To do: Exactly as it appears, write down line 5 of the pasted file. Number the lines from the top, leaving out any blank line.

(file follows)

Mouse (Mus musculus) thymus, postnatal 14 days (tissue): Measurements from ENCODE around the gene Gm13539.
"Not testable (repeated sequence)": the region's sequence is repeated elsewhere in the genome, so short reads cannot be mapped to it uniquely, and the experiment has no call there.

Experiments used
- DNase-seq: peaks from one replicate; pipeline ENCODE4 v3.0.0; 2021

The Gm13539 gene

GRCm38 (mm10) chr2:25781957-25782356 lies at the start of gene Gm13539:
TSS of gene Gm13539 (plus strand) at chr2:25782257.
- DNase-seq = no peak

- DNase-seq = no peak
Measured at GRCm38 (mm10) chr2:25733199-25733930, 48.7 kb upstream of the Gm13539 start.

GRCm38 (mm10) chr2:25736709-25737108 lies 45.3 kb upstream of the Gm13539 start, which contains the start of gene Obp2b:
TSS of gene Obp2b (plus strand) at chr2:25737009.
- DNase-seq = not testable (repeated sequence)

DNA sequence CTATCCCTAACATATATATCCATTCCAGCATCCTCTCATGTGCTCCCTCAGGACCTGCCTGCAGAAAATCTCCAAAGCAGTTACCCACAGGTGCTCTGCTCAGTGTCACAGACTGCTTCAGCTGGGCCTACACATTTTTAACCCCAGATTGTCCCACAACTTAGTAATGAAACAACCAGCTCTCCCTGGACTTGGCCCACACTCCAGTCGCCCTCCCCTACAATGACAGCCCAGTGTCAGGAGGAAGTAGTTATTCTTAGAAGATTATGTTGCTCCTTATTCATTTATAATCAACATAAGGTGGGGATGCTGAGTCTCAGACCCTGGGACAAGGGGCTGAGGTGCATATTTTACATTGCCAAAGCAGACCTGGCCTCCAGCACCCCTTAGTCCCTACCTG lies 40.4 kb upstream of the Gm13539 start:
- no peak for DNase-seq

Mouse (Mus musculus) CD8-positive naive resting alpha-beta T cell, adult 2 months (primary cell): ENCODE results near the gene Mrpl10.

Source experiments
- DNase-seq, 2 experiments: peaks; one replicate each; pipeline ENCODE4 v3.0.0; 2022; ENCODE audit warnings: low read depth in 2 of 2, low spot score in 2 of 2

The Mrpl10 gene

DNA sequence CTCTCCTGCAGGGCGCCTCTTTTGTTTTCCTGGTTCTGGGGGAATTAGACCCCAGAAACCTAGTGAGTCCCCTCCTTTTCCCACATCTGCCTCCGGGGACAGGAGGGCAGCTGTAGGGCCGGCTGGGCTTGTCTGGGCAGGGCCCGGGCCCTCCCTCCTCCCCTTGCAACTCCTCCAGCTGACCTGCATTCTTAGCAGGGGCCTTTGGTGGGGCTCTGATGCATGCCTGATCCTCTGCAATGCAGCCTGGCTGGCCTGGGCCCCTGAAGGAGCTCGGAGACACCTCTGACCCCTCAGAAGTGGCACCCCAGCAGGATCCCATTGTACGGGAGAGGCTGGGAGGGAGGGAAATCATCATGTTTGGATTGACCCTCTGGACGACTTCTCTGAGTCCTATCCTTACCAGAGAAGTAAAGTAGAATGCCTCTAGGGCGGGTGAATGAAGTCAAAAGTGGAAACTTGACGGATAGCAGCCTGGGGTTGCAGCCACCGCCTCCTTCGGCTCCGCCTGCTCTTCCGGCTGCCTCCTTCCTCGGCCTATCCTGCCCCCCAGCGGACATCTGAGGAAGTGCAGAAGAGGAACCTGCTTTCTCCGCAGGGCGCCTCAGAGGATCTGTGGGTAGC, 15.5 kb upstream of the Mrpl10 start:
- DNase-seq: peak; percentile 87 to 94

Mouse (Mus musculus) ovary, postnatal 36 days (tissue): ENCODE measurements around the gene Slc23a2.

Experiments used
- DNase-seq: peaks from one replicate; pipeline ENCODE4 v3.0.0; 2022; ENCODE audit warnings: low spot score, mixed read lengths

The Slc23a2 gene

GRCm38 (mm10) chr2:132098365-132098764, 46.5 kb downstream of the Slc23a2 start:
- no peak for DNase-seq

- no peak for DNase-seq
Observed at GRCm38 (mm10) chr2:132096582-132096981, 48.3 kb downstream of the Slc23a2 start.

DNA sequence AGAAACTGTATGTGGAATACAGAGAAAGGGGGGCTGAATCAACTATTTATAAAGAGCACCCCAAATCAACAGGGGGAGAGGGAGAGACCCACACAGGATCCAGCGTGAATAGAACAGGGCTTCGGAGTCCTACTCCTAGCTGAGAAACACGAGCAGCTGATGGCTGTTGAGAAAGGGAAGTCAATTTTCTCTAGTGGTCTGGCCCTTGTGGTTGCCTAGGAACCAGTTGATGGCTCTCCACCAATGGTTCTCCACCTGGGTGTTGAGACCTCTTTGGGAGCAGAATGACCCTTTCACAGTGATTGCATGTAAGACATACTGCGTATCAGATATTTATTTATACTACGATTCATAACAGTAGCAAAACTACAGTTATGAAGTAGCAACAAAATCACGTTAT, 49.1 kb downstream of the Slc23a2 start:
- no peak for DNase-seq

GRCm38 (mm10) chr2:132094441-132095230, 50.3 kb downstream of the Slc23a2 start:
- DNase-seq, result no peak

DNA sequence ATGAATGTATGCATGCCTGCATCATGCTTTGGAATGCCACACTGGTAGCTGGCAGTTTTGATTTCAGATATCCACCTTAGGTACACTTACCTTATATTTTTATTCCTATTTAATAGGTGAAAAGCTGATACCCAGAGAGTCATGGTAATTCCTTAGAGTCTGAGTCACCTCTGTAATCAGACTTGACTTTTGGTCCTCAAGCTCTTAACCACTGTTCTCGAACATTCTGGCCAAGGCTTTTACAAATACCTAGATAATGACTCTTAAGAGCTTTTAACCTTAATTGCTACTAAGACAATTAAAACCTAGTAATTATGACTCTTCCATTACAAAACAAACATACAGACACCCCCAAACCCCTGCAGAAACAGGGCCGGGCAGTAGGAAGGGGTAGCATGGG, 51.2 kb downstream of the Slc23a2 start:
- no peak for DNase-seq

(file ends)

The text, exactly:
The Gm13539 gene